The Call to Holiness
The Call to Holiness
Today is the Feast Day of the Martyrdom of St. Sixtus and Companions

Today is the Feast Day of the Martyrdom of St. Sixtus and Companions

Pope Sixtus (fresco) - Sandro Boticelli (Sistine Chapel)

The Sacrificial Witness of St. Sixtus and His Deacons: A Reflection on Christian Martyrdom

The Martyrdom of St. Sixtus and his deacons is a testament to the challenges faced by early Christians. St. Sixtus was the 24th Bishop of Rome, and his pontificate was during a time of intense persecution of Christians by the Roman Empire. The reign of Emperor Valerian, in particular, marked an escalation in hostilities against Christians. It was under his orders that St. Sixtus, along with six of his deacons – Januarius, Vincentius, Magnus, Stephanus, Felicissimus, and Agapitus – faced execution in the catacombs of Rome in 258 AD.

St. Cyprian's Letter

St. Cyprian of Carthage, a contemporary bishop and martyr himself, was deeply moved by the martyrdom of St. Sixtus and his deacons. His letter, written soon after hearing of their death, is both a lamentation and a celebration of their sacrifice. It reveals how the early Church viewed martyrdom – not as a defeat but as a victory.

Theological Implications of Martyrdom

Martyrdom, in the Christian tradition, is more than just a tragic death for the faith. It is a participation in the sufferings of Christ and a testament to the resurrection. When St. Sixtus and his deacons faced death, they did so with the conviction that their suffering had a purpose in God’s grand plan of salvation.

Their martyrdom was not only a witness to their own faith but also served as a beacon of hope for other Christians facing persecution. They embodied the belief that, in death, they were not defeated but rather found true life in Christ.

The stories of St. Sixtus and his deacons, as well as St. Cyprian's reflections on their sacrifices, serve as a reminder of the cost of discipleship. They challenge contemporary believers to evaluate the depth of their own faith and to stand firm in the face of adversity. Martyrs, both ancient and modern, bear witness to the truth that Christ's love is worth every sacrifice.


St Cyprian's letter to Successus

The soldiers of Christ have not been destroyed, but crowned

Dear brother, the reason why I could not write to you immediately was that all the clergy were embroiled in the heat of the conflict. They could not possibly leave, all of them having prepared themselves for divine and heavenly glory.

But now the messengers have come back, those whom I sent to the City to find out and report the truth of whatever decrees had been made about us – for people have been imagining all sorts of different possibilities. Here, then, is the truth:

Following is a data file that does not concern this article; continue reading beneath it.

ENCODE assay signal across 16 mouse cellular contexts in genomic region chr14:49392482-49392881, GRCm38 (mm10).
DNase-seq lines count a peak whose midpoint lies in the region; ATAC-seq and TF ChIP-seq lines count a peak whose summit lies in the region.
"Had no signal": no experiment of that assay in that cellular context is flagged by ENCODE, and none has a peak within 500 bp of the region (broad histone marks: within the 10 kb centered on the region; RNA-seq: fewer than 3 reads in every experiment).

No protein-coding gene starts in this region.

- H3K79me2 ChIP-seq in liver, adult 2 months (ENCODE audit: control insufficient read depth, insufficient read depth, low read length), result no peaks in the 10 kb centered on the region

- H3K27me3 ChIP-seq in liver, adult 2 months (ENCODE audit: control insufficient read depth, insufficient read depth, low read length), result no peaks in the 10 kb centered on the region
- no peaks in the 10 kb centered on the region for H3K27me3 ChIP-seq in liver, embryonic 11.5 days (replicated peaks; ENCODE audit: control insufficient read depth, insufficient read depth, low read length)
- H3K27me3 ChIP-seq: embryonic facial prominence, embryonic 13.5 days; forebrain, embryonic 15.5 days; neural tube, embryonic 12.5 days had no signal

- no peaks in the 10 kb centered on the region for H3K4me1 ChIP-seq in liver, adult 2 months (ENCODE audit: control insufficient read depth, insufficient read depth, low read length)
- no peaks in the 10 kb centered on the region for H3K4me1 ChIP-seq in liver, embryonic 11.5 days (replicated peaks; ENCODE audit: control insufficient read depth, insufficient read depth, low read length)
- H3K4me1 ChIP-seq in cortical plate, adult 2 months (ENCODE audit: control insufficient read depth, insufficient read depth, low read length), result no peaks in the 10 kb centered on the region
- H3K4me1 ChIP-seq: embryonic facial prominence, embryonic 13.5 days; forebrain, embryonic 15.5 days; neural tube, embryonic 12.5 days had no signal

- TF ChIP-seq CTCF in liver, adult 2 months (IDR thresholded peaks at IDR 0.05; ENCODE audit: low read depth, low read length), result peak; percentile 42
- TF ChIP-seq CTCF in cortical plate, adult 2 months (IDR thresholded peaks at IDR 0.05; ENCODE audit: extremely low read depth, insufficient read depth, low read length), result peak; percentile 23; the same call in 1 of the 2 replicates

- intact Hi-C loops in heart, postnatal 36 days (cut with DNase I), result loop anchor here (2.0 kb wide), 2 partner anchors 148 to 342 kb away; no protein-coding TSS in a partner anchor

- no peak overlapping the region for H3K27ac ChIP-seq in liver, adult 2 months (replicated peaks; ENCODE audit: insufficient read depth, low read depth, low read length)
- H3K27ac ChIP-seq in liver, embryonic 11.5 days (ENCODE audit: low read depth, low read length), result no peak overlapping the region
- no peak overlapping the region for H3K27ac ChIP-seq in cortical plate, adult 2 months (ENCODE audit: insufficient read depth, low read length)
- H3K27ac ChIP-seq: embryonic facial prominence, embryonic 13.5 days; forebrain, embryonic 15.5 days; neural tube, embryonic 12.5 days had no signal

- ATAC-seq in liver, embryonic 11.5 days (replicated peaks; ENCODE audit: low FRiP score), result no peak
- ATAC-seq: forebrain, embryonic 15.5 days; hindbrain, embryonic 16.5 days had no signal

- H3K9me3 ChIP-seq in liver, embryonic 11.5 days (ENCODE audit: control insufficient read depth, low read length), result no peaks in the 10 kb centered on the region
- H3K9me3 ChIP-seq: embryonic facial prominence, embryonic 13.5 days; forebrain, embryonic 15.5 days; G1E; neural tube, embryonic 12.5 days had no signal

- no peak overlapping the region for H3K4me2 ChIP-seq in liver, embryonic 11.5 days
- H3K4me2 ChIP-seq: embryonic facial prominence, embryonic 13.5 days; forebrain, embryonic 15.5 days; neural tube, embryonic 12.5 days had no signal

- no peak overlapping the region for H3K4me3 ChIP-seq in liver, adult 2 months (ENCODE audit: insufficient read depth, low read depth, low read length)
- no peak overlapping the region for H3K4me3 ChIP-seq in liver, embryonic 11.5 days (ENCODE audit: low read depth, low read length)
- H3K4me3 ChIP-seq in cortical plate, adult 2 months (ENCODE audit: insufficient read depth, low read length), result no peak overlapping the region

Valerian sent a rescript to the Senate, saying that bishops, presbyters, and deacons should all receive immediate punishment; that senators, knights, and other men of importance should lose their rank and their property, and if they still persisted in being Christians, they should lose their heads; and that matrons should be deprived of their property and be sent into exile. Members of Caesar’s own household, whether they had confessed their faith before or were only confessing it now, should be deprived of their property, bound in chains, and sent as slaves to his estates.

To this command, Valerian attached a copy of the letters which he had sent to the governors of the various provinces about us; and we daily await the arrival of these letters, bracing ourselves, each according to the strength of his faith, for the suffering that is to be endured, and looking forward to the help and mercy of the Lord and the crown of eternal life.

You should know, however, that Sixtus was martyred in the cemetery on the sixth of August, and four deacons with him. Moreover, the prefects in the City are daily pushing forward this persecution, and anyone who is presented to them is martyred and all his property confiscated by the state.

I beg you to make these things known to the rest of our colleagues, so that through their encouragement the whole brotherhood may be strengthened and made ready for the spiritual conflict – so that each one of us may think less of death and more of immortality – so that everyone, dedicated to the Lord with full faith and total courage, may rejoice in this confession and not fear it, for they know that the soldiers of God and Christ are not destroyed, but crowned.

Dearest brother, always fare well in the Lord.

Let us pray.

Father, by the power of the Holy Spirit you enabled Saint Sixtus and his companions to lay down their lives for your word in witness to Jesus.

Give us the grace to believe in you and the courage to profess our faith. We ask this through our Lord Jesus Christ, your Son, who lives and reigns with you in the unity of the Holy Spirit, God, for ever and ever. Amen.

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